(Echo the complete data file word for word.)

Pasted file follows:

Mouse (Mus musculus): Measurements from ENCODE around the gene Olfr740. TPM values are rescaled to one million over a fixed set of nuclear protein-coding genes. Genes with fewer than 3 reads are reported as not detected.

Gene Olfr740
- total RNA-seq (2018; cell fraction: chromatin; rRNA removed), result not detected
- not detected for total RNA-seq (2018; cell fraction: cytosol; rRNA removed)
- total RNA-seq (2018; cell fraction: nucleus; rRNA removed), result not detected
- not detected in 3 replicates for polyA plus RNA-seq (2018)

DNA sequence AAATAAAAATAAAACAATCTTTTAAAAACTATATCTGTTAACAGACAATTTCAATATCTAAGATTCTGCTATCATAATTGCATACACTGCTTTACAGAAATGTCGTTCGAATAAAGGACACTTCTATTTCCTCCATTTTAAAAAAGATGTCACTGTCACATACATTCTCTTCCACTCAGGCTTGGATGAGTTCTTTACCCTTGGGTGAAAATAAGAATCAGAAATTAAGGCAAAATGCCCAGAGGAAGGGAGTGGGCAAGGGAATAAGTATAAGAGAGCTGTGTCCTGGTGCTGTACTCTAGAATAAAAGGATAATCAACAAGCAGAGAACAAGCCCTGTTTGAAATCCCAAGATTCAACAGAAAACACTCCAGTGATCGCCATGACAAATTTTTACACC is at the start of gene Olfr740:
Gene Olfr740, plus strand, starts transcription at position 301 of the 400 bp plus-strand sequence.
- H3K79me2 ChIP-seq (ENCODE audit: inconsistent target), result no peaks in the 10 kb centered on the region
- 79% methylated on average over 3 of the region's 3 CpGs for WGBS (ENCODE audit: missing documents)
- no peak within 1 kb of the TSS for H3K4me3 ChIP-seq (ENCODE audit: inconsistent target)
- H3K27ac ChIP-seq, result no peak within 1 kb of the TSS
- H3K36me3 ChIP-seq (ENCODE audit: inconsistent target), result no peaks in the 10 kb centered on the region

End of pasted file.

Mouse (Mus musculus): Measurements from ENCODE around the gene Olfr740. TPM values are rescaled to one million over a fixed set of nuclear protein-coding genes. Genes with fewer than 3 reads are reported as not detected.

Gene Olfr740
- total RNA-seq (2018; cell fraction: chromatin; rRNA removed), result not detected
- not detected for total RNA-seq (2018; cell fraction: cytosol; rRNA removed)
- total RNA-seq (2018; cell fraction: nucleus; rRNA removed), result not detected
- not detected in 3 replicates for polyA plus RNA-seq (2018)

DNA sequence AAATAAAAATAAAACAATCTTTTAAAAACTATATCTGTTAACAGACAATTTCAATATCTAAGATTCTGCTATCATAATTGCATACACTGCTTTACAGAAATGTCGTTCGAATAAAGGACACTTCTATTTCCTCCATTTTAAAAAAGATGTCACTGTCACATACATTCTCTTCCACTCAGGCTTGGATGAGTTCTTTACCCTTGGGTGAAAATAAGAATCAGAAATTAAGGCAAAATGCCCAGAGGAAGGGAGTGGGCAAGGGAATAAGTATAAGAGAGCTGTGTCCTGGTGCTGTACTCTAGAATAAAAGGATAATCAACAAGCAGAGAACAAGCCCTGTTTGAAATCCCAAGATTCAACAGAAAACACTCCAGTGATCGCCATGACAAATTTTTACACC is at the start of gene Olfr740:
Gene Olfr740, plus strand, starts transcription at position 301 of the 400 bp plus-strand sequence.
- H3K79me2 ChIP-seq (ENCODE audit: inconsistent target), result no peaks in the 10 kb centered on the region
- 79% methylated on average over 3 of the region's 3 CpGs for WGBS (ENCODE audit: missing documents)
- no peak within 1 kb of the TSS for H3K4me3 ChIP-seq (ENCODE audit: inconsistent target)
- H3K27ac ChIP-seq, result no peak within 1 kb of the TSS
- H3K36me3 ChIP-seq (ENCODE audit: inconsistent target), result no peaks in the 10 kb centered on the region